A model for evaluating the effectiveness of automatic recording of television programs by digital personal video recorders (PVRs) is presented. The model is used to evaluate the tradeoff between manual management of recording programs to a PVR archive and automatic management of recording. We show that a tradeoff exists between manual management in which the utility of a program is perfectly known but user awareness of available programs is limited versus
automatic management in which utility estimates contain error but awareness is perfect. Experiments with the model show that the shape of this tradeoff is most governed by the shape of the distribution of user utility. As the percentage of programs with high user utility decreases relative to the average, the more effective automatic recording is likely to be despite errors in utility estimation. The shape of this tradeoff, however, is highly inelastic. Thus, improving utility estimates will not make automatic recording more effective if user awareness is sufficiently high.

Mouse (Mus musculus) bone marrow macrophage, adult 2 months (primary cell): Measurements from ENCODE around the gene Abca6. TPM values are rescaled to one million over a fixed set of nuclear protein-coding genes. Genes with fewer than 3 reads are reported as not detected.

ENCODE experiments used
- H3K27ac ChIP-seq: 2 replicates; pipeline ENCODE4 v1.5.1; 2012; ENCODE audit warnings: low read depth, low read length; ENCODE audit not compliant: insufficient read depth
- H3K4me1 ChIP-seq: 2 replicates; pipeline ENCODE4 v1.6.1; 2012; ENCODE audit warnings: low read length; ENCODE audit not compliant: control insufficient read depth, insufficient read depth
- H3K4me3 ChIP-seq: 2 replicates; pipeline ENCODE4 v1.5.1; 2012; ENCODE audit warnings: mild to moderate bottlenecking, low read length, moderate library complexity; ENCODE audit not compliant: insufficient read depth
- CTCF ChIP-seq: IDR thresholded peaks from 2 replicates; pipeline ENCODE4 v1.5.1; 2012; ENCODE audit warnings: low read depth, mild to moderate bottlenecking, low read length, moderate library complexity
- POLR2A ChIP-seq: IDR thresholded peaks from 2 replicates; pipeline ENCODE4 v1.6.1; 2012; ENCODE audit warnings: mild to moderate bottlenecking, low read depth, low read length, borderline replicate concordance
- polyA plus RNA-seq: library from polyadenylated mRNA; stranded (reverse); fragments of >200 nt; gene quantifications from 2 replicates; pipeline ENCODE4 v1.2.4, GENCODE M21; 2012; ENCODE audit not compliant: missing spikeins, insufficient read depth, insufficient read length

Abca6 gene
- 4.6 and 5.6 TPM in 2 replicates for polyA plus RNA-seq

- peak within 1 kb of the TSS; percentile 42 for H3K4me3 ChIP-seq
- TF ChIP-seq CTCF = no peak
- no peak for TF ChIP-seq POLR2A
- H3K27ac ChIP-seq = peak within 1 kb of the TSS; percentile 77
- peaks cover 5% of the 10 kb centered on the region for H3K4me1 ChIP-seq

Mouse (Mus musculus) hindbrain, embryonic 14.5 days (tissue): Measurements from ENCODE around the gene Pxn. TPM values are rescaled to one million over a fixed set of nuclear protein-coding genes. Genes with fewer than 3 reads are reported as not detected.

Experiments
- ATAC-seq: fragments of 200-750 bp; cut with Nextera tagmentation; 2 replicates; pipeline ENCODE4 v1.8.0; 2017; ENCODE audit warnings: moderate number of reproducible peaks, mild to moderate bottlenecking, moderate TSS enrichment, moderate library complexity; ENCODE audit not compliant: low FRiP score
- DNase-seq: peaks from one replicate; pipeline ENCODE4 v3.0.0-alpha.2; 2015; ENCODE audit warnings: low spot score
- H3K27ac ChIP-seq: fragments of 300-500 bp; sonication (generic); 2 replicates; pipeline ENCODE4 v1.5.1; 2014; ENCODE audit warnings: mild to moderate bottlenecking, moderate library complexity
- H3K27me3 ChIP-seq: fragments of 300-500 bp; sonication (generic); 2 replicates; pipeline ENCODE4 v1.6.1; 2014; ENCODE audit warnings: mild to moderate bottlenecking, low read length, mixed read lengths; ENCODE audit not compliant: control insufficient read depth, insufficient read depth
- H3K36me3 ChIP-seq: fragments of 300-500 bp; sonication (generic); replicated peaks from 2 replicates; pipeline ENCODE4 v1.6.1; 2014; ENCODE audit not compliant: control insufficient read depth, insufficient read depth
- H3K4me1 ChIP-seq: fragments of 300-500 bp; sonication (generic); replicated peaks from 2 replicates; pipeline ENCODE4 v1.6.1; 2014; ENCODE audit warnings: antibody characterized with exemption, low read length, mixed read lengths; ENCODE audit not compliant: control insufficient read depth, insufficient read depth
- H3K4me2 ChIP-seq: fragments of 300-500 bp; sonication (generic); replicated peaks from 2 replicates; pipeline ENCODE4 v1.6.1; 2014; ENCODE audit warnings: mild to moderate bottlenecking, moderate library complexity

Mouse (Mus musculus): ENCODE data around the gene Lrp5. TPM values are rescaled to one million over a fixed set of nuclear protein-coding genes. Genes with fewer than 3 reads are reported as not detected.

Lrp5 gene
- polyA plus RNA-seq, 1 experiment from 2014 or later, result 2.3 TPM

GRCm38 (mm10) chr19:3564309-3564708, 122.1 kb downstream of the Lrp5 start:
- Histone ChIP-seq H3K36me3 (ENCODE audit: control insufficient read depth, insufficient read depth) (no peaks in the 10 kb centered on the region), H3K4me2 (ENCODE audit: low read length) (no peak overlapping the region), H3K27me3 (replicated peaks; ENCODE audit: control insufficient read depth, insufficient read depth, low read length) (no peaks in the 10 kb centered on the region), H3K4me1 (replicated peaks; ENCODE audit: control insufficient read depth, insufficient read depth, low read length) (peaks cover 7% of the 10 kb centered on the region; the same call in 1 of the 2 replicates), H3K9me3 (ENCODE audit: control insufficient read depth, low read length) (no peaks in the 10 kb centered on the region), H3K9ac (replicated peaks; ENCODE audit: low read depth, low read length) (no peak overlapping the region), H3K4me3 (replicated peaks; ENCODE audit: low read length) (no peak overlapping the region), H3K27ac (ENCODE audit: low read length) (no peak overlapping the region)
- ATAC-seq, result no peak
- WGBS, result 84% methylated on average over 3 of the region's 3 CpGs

The JPEG compression standard is a popular image format. However, at high compression ratios JPEG compression, which uses block-transform coding, can produce blocking artifacts, or artificially introduced edges within the image. Several post-processing algorithms have been developed to remove these artifacts. This paper describes an implementation of a post-processing algorithm developed by Ramchandran, Chou, and Crouse (RCC) which is fast enough for real-time software-only video applications. The original implementation of the RCC algorithm involved calculating thresholds to identify artificial edges. These calculations proved too expensive for use in real-time software-only applications. We replaced these calculations with a linear scale approximating ideal threshold values based on a combination of peak signal-to-noise ratio calculations and subjective visual quality. The resulting filter implementation is available in the widely-deployed Open Mash streaming media toolkit.